Plan Group Supervision
- Supervision groups should only comprise students at the same level of training; it can be threatening for the student if there is a mix of levels of training in the same group.
- Group supervision can provide a range of perspectives on practice issues but it can also provoke considerable anxiety for group members. This means that the person leading the group must be skilled in managing the needs of the individual at the same time as the well-being and development of the group as a whole.
- Group supervision should be used in conjunction with one-to-one supervision with the practice teacher. Practice and views vary as to how often this should happen. Possible models include:
- Group supervision and one-to-one with practice teacher alternate weeks
- Group supervision, supervision with link supervisor and supervision with practice teacher on a three-weekly cycle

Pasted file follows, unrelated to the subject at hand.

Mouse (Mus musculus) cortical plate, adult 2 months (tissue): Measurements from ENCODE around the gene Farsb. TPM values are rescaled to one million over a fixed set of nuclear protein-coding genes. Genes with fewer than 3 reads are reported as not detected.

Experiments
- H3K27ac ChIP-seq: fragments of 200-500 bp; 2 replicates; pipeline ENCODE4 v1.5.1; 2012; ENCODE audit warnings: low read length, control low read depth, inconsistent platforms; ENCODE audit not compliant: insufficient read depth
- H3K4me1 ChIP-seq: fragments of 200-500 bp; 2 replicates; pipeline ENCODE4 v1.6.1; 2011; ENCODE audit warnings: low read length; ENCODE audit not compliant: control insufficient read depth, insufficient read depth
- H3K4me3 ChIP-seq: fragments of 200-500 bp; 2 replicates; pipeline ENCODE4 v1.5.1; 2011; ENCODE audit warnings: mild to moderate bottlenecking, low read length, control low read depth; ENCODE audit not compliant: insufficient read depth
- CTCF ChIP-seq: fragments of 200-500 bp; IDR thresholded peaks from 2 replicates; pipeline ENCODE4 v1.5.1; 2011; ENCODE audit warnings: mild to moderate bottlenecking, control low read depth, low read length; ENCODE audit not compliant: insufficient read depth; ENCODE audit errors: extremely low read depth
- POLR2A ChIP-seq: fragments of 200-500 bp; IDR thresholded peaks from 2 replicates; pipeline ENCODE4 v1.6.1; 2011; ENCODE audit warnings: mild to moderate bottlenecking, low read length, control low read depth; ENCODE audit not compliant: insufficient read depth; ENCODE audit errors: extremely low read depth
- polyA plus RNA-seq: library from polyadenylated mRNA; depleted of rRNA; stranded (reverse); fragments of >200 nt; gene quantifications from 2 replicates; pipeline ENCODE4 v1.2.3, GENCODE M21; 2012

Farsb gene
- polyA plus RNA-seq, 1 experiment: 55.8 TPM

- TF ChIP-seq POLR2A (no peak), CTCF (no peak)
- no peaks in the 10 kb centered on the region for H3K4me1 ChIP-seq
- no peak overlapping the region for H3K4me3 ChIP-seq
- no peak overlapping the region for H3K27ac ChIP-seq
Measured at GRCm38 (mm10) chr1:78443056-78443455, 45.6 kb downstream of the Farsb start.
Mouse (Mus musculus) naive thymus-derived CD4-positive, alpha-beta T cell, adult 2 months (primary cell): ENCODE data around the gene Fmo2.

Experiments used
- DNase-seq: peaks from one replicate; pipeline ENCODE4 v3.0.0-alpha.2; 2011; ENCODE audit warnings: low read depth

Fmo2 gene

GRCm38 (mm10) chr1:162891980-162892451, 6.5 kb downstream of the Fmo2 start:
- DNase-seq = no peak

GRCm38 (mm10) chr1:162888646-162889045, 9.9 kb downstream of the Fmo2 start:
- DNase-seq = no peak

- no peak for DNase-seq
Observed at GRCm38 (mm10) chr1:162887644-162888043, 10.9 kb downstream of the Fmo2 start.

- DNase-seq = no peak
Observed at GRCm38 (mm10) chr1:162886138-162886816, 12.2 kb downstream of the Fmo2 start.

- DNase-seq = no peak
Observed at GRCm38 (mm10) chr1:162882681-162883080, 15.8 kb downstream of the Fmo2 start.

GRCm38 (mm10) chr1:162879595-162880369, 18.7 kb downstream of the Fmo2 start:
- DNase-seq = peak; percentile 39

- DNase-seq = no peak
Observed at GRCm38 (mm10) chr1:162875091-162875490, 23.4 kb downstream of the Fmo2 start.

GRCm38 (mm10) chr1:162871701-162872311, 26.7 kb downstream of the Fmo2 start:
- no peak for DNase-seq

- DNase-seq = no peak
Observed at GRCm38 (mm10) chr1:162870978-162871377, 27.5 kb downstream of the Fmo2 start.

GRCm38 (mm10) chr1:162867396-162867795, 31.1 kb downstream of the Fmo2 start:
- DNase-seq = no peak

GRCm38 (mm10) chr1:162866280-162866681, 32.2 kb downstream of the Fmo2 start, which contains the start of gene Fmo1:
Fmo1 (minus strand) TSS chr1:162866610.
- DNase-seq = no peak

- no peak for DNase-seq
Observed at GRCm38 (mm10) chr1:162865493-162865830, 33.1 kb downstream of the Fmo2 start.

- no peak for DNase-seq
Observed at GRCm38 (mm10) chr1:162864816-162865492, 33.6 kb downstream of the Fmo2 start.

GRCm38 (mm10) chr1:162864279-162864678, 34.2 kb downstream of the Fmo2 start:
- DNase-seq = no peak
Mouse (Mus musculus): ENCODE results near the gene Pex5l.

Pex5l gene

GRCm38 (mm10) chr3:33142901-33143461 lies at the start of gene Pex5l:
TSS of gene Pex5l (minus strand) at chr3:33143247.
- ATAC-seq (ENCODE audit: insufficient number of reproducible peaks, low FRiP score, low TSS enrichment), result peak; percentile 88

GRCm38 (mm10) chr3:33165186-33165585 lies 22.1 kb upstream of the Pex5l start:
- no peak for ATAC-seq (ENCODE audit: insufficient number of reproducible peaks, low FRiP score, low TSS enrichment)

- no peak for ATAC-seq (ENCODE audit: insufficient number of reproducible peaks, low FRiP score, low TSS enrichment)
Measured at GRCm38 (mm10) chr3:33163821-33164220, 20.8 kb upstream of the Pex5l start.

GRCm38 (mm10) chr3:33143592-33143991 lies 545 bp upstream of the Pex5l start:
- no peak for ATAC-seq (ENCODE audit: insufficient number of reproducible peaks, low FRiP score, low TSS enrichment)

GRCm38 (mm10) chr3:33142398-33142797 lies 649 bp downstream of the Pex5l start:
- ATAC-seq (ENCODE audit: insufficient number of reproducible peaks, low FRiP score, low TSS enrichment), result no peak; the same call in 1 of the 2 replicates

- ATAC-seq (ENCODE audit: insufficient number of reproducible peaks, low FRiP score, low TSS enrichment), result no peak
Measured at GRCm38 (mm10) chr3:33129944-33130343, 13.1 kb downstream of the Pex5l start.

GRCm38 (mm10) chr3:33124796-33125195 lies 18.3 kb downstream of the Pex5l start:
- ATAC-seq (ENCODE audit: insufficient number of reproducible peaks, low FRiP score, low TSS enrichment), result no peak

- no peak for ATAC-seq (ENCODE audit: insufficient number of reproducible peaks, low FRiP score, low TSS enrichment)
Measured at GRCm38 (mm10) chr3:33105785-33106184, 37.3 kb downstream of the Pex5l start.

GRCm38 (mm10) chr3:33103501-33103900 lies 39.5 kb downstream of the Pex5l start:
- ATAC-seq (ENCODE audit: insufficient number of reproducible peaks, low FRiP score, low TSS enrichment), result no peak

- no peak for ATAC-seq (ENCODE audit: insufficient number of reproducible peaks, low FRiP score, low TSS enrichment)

- Group supervision once in three weeks with one-to-one practice teacher supervision twice in those three weeks
Group supervision sessions can be learning sessions or supervision sessions.
The learning sessions could include input from the practice teacher, from an outside speaker or from a video/DVD. They could also be based on the students bringing a case to explore, not in terms of the student’s practice but in terms of the issues, such as risk assessment, within the case story. This can be a case-study from a real file and could be matched with input from an academic colleague on what the main theories are in use in that case.
Learning sessions will not usually provide evidence for assessment of practice competence.
Supervision group sessions would incorporate students’ reflections on their work, bringing to the group an issue with which they are grappling. These sessions would provide evidence for assessment and the students need to be clear about the assessment basis from the start.
Sessions can be a mix of learning and supervision as in the University of the West of Scotland model